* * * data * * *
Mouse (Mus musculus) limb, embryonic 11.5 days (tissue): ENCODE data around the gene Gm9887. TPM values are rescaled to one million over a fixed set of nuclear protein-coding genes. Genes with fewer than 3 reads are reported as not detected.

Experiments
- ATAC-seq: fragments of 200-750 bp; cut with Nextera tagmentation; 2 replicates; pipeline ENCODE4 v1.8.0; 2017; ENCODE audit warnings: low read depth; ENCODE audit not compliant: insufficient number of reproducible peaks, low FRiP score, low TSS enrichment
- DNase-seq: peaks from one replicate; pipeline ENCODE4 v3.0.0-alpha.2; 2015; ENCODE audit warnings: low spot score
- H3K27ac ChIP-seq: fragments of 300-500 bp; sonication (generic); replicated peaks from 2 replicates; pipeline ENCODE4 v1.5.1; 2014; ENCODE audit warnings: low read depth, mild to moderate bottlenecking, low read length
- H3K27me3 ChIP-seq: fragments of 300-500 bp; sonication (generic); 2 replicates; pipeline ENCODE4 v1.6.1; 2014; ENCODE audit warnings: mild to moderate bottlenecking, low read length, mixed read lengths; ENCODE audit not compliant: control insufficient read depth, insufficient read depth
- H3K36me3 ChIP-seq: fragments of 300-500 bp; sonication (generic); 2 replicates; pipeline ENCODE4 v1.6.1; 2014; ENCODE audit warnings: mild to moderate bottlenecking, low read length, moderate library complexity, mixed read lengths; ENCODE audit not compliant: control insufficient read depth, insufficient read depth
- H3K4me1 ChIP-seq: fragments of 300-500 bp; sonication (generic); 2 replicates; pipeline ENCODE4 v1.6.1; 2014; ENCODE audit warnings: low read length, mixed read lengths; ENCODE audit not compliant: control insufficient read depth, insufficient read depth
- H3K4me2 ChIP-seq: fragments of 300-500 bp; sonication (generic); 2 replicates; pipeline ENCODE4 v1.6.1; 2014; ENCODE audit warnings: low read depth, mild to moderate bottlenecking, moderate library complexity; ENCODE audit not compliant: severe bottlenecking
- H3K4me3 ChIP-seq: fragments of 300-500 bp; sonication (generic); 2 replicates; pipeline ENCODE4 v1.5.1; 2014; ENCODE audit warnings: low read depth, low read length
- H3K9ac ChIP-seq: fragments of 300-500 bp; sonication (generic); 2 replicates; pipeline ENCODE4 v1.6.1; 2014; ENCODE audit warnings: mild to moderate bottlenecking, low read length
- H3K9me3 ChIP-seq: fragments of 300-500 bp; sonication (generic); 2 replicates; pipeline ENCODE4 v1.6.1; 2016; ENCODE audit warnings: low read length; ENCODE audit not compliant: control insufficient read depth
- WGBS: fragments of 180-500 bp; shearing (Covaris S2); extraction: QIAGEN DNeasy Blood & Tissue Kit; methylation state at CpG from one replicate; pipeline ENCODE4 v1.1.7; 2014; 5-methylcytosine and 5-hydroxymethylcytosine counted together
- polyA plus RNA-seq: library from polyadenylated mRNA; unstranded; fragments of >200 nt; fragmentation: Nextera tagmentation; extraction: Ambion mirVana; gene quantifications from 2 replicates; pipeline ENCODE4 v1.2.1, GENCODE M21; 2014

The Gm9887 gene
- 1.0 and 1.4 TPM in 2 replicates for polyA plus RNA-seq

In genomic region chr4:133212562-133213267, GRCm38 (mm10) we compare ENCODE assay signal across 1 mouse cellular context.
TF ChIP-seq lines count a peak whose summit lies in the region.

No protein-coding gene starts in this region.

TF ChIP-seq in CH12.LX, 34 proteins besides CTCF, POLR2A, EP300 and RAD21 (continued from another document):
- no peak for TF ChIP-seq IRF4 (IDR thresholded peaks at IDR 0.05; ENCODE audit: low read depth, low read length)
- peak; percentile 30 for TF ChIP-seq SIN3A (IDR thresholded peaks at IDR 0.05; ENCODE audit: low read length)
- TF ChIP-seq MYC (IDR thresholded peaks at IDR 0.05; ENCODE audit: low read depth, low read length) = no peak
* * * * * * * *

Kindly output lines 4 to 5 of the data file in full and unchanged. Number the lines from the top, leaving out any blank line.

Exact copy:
- DNase-seq: peaks from one replicate; pipeline ENCODE4 v3.0.0-alpha.2; 2015; ENCODE audit warnings: low spot score
- H3K27ac ChIP-seq: fragments of 300-500 bp; sonication (generic); replicated peaks from 2 replicates; pipeline ENCODE4 v1.5.1; 2014; ENCODE audit warnings: low read depth, mild to moderate bottlenecking, low read length